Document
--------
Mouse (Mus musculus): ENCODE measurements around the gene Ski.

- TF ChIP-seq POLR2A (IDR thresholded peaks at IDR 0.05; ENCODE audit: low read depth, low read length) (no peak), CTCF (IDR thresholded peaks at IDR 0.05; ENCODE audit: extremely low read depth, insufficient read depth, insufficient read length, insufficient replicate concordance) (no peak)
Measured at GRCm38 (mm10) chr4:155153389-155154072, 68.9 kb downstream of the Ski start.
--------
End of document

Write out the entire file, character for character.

Mouse (Mus musculus): ENCODE measurements around the gene Ski.

- TF ChIP-seq POLR2A (IDR thresholded peaks at IDR 0.05; ENCODE audit: low read depth, low read length) (no peak), CTCF (IDR thresholded peaks at IDR 0.05; ENCODE audit: extremely low read depth, insufficient read depth, insufficient read length, insufficient replicate concordance) (no peak)
Measured at GRCm38 (mm10) chr4:155153389-155154072, 68.9 kb downstream of the Ski start.